People in US Don’t Support the Gaza Blockade. Why Won’t Congress Take Action?

Jamea Shalout’s home in Rafah, Gaza, consists of two rooms built of cinder blocks and cement. In the room I met her in late 2019 the only personal belongings were the sleeping mats and blankets that her family spreads at night. Across a dirt courtyard, there is a small kitchen and bathroom — with cinderblock walls, dirt floors and a partial roof made from corrugated tin. Water for the family is delivered into the holding tanks on the family’s property. Only one room in the house has electricity, the rest of it does not. Jamea shares her bedroom with six family members at night.

Everyone deserves to live in safety, peace, and have their rights protected. This includes Israelis as well as Palestinians. Unfortunately, Palestinians living in Gaza have been subject to an Israeli-imposed blockade for 15 years. This has stripped them their rights and dignity. The blockade first came into effect in 2006 for Gaza and has been tightened ever since. It effectively restricts most exports and imports to Gaza, restrains movement of Palestinians leaving Gaza, and bans almost all nonresidents from Gaza.

Congress could take action to make change. It could demand that Israel end its blockade. However, 31 House members signed on. February 2020 letterReps. Mark Pocan, Debbie Dingell and Debbie Guthrie wrote the letter calling for all U.S. funding to Gaza for humanitarian aid and urging an end the blockade. However most members of Congress favor the continuation of the blockade despite the human cost. They continue to be ignorant of the human costs borne in part by Jamea.

Jamea is just one of the many who are paying the price for both the economic crisis and the employment crisis in Gaza. According to the Palestinian Central Bureau of StatisticsIn 2021, Gaza’s unemployment rate was more than 26 percent. The unemployment rate for women rises to more than 43 percent. The humanitarian catastrophe caused by the blockade is not limited to unemployment. 29 percent of workers in private sectors earned less than the monthly minimum wage (about $420) in 2021. The average monthly earnings for Gaza Strip workers is $190 per mois. This is not enough to meet basic needs, and it is why more than 80 per cent of the population depend on outside assistance.

Nobody in Jamea’s family has a steady job, though some family members find seasonal employment picking dates. They also have a horse and cart that they use to gather plastic for recycling, but this brings in no more than one or two dollars per day as income — not enough to meet the needs of all family members.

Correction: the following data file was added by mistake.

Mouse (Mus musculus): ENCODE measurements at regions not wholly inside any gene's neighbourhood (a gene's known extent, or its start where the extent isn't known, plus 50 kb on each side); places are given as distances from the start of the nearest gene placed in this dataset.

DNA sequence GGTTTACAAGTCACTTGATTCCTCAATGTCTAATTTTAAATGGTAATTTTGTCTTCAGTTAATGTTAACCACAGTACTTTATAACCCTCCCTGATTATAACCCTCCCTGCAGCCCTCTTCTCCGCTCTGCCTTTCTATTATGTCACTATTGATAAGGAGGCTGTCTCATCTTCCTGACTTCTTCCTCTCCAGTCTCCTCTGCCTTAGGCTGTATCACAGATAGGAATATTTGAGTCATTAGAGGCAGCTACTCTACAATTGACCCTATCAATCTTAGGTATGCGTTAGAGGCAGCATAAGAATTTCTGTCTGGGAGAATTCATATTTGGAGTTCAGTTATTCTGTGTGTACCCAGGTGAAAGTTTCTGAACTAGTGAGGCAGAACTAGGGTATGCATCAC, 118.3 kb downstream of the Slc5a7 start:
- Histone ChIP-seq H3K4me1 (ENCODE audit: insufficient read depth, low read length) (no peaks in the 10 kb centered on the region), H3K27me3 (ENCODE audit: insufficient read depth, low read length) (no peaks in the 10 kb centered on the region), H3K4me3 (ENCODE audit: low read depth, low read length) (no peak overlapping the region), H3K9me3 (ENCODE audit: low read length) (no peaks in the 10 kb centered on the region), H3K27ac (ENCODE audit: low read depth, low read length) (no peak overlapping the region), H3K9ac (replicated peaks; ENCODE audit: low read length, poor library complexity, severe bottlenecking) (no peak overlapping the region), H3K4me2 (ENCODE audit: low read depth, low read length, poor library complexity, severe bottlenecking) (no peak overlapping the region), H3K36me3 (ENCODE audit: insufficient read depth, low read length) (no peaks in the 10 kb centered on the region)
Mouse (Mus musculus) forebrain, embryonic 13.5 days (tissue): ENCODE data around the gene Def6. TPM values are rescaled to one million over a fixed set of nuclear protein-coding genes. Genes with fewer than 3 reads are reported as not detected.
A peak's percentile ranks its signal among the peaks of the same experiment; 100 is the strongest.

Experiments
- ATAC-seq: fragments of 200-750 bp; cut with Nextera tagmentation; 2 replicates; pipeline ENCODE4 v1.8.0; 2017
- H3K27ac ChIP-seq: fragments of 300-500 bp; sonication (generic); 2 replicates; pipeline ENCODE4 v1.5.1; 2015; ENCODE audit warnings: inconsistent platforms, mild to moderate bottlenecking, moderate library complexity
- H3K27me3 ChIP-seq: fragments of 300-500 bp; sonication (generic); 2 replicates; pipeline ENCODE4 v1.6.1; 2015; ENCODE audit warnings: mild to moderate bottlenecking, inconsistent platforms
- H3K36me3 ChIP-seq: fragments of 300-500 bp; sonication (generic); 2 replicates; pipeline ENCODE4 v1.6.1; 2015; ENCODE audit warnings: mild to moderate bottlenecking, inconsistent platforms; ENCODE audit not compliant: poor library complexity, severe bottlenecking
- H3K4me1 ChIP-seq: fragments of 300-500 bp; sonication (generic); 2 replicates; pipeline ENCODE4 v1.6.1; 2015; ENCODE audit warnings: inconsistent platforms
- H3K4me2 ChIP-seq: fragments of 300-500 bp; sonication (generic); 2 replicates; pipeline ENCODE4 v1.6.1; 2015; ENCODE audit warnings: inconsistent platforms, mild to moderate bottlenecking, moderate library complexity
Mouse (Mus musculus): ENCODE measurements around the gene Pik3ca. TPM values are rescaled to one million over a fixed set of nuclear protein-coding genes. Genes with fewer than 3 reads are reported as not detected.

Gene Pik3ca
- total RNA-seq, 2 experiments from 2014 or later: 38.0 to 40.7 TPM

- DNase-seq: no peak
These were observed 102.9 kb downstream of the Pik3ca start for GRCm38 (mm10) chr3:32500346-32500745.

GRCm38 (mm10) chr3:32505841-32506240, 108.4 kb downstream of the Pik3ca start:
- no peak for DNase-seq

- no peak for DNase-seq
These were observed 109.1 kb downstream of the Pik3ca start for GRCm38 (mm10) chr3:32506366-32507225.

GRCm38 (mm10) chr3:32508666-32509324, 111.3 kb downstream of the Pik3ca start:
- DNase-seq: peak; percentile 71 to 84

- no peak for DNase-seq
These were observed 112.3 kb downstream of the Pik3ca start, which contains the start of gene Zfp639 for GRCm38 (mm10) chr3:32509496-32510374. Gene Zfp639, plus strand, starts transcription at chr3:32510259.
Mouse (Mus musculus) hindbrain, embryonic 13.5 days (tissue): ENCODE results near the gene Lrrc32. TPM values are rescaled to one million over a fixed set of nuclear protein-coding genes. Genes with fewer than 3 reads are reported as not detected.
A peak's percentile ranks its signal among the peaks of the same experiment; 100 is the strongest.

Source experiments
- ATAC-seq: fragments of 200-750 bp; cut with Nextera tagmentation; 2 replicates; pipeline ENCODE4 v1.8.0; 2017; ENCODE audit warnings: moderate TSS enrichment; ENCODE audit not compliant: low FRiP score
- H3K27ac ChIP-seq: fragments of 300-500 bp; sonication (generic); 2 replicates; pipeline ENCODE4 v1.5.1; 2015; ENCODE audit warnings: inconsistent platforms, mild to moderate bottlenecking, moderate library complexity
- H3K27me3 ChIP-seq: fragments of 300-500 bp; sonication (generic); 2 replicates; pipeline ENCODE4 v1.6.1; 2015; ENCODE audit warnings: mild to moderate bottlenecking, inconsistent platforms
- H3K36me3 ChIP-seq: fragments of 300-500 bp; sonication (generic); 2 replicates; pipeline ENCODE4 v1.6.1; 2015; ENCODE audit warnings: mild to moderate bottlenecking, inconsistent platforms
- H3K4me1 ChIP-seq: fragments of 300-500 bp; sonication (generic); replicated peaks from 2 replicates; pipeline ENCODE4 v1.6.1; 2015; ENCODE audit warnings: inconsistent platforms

The blockade is directly responsible for the Gaza crisis. It, among other things limits Palestinian movement and imports, and also limits exports and exports. Repeated Israeli attacks on Gaza — which have destroyed electrical, water and sanitation, and other basic infrastructure — have furthered economic decline, while the blockade also stops rebuilding and recovery. This reality is neither ethical nor sustainable.

While Congress members may turn their eyes away from Jamea, many constituents want to see the blockade lifted. A recent surveyThe poll, conducted by YouGov and initiated by my organization, American Friends Service Committee, (AFSC), shows that a majority of respondents supported ending the blockade after being presented with basic information. The poll — conducted with 1,000 people in November 2021 — indicated that, after receiving this basic information, over 48 percent of respondents thought that the blockade should end while only 31 percent of respondents supported its continuation. Respondents were given additional information about the impact of the blockade, and their opposition rose to 52 percent.

The majority of people opposed to the continuation the blockade were women, people aged 18-45 and people over 65. The respondents were representative of U.S. adults from all political sexes.

These numbers are important as they show the disconnect between political positions, public opinion, and political positions. The public cares about Jamea and the thousands of others in her situation. Many of us who are calling for a change in U.S. policies regarding Gaza hear from members Congress and the Biden Administration that our positions are marginalized and not supported widely by the broader public. These results are contrary to conventional wisdom and show that most people support ending Gaza’s blockade if they are given basic information.

The results of the AFSC survey point to a broader change in narrative that is occurring as criticism of Israel’s treatment of Palestinians gains mainstream acceptance. This is not yet evident at the political level. This shift is reflected in the recently issued Amnesty International report which details how Israel’s treatment of Palestinians constitutes apartheid. The report notes that “…Israel has imposed a system of oppression and domination over Palestinians wherever it exercises control over the enjoyment of their rights — across Israel and the [Occupied Palestinian Territories] and with regard to Palestinian refugees.”

The apartheid reality is not separated from the blockade of Gaza, and the resulting violations of Palestinian rights. The blockade is a key system of control that facilitates apartheid’s continuation, and it is time for the blockade to end. Public opinion supports a change. Politicians must catch up. We can’t continue to deny Jamea and her family the rights they have under Gaza blockade.